It is a very bad idea. In fact, it ranks right up there with the Square Wheel; using leeches to cure Black Plague in the middles ages; and having ACT in government.

Google deals in information.  It is Google’s  core business, as finance is to banks;  oil is to oil companies; and big busty blondes are to Playboy Enterprises.

“Out-sourcing” our public service to Google would be tantamount to handing over your 18 year old daughter to Hugh Hefner, so he can “look after her“.

This is the same international conglomerate that two years ago admitted to  illegally collecting private data without permission, in more than thirty countries.  Google admitted that cars sent to take photos for its Street View mapping service also carried Internet eavesdropping gear.

Jennifer Stoddart, Canada’s Commissioner of Privacy, said,

Some of the captured information was very sensitive, such as a list that provided the names of people suffering from certain medical conditions, along with their telephone numbers and addresses. It is likely thousands of Canadians were affected.”

Google’s Alan Eustace, senior vice president of engineering and research,  finally admitted  May 14 2010, that,

A number of external regulators have inspected the data. It’s clear from those inspections that while most of the data is fragmentary, in some instances entire e-mails and URLs were captured, as well as passwords.”

In other words, they were ‘caught with their pants down around their ankles’, collecting data they had no right to gather. As a  representative of Consumer Watchdog said,

Once again, Google has demonstrated a lack of concern for privacy. Its computer engineers run amok, push the envelope and gather whatever data they can until their fingers are caught in the cookie jar.”

In 2005, the online magazine Cnet, stated,

The fear, of course, is that hackers, zealous government investigators, or even a Google insider who falls short of the company’s ethics standards could abuse that information. Google, some worry, is amassing a tempting record of personal information, and the onus is on the Mountain View, Calif., company to keep that information under wraps.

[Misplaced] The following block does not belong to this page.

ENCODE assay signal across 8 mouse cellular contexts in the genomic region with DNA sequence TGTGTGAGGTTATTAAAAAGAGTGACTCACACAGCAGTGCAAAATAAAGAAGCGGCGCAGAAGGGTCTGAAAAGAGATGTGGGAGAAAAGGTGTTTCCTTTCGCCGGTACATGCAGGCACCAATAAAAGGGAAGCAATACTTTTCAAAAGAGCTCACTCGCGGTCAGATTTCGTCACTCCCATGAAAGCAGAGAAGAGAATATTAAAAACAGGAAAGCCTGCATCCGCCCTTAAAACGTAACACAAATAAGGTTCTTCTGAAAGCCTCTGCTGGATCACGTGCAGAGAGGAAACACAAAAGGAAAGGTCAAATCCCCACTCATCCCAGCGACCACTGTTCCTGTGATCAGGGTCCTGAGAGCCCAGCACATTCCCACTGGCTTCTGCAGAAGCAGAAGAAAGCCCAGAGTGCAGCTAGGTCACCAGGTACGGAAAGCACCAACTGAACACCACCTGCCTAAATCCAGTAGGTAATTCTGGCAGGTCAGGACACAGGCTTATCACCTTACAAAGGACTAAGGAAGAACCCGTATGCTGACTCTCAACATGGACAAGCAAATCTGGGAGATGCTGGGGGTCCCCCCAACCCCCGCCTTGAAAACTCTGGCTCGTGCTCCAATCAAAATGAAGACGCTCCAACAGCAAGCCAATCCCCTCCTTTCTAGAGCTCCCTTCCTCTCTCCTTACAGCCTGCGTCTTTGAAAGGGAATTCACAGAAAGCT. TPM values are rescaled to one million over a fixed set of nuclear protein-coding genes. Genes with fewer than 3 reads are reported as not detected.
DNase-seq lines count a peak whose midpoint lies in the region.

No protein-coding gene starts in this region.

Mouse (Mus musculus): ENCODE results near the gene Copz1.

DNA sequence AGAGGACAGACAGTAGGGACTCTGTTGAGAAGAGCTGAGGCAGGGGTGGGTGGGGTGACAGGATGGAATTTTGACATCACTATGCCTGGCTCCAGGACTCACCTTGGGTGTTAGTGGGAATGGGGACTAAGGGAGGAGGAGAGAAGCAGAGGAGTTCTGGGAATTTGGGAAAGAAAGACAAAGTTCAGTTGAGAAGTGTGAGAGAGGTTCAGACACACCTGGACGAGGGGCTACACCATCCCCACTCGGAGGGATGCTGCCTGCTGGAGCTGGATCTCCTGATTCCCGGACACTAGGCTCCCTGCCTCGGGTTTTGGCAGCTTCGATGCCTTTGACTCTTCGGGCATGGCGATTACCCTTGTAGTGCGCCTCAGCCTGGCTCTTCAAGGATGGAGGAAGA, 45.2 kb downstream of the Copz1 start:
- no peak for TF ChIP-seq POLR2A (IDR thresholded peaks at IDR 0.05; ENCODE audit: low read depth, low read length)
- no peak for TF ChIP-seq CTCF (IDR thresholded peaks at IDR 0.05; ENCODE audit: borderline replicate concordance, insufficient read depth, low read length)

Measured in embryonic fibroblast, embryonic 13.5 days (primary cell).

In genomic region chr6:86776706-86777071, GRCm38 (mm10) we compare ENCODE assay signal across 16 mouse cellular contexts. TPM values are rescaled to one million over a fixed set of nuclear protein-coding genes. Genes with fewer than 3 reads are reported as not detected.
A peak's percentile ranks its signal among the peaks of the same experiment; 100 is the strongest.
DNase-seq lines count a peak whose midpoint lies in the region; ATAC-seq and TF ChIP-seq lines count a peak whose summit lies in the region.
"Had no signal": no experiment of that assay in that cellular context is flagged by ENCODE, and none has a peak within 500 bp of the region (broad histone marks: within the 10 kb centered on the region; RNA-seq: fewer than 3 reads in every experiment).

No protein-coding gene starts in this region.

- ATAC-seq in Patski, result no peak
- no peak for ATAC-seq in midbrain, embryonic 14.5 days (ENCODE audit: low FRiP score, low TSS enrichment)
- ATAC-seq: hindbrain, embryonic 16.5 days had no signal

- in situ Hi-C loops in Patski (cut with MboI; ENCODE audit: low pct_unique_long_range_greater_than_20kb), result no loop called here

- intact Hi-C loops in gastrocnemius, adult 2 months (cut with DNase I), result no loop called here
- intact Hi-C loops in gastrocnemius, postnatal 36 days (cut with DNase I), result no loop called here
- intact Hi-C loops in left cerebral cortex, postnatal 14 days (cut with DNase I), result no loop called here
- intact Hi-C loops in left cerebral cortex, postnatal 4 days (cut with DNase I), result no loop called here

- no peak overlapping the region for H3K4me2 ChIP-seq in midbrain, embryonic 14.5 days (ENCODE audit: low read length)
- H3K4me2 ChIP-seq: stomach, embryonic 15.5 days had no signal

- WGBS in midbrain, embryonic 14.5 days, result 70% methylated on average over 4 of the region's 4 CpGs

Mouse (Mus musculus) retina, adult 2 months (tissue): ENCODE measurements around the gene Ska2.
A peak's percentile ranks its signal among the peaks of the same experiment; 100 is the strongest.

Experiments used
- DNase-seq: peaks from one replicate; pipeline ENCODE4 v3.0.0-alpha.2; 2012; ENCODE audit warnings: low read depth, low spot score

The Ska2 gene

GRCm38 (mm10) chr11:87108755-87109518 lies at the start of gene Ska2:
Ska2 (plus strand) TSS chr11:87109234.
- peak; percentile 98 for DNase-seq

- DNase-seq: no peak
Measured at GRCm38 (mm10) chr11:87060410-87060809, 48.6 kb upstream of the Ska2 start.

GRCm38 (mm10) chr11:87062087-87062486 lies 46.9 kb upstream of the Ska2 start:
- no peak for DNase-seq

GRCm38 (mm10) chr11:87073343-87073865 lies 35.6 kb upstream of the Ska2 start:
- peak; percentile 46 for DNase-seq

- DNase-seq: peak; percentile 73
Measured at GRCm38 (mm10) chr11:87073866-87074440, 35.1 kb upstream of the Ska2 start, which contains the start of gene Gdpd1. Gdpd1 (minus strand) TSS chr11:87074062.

The same article outlined the considerable information that Google was collecting on those using it’s services,

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What Google knows about you  may be considerably more than you might feel comfortable about.

For our government to allow a corporation, such as Google, access to our personal information is opening new doors to data-sharing that few of us would have considered feasible only a decade ago. But now, our Prime Minister is openly touting the idea.

On top of handing over our private information to IT corporations is another risk; that of becoming so “wedded” to a provider, that it becomes difficult – it not near-impossible – to de-couple that connection.  Our reliance on Google to run our government IT may become so pervasive, that no other option for information-processing is easily accomplishable. Or possible.

For most households, Google’s ease-of-use makes it the search-engine of choice.

Internet users exercise a deliberate measure of choice in using Google.

That “choice” becomes non-existent if John Key willingly hands over our information to this internet colossus.

My message to John Key: this is a dumb idea. Google ‘dumb’.

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Additional

Google faces probes over privacy issues

Google balances privacy, reach

What Google knows about you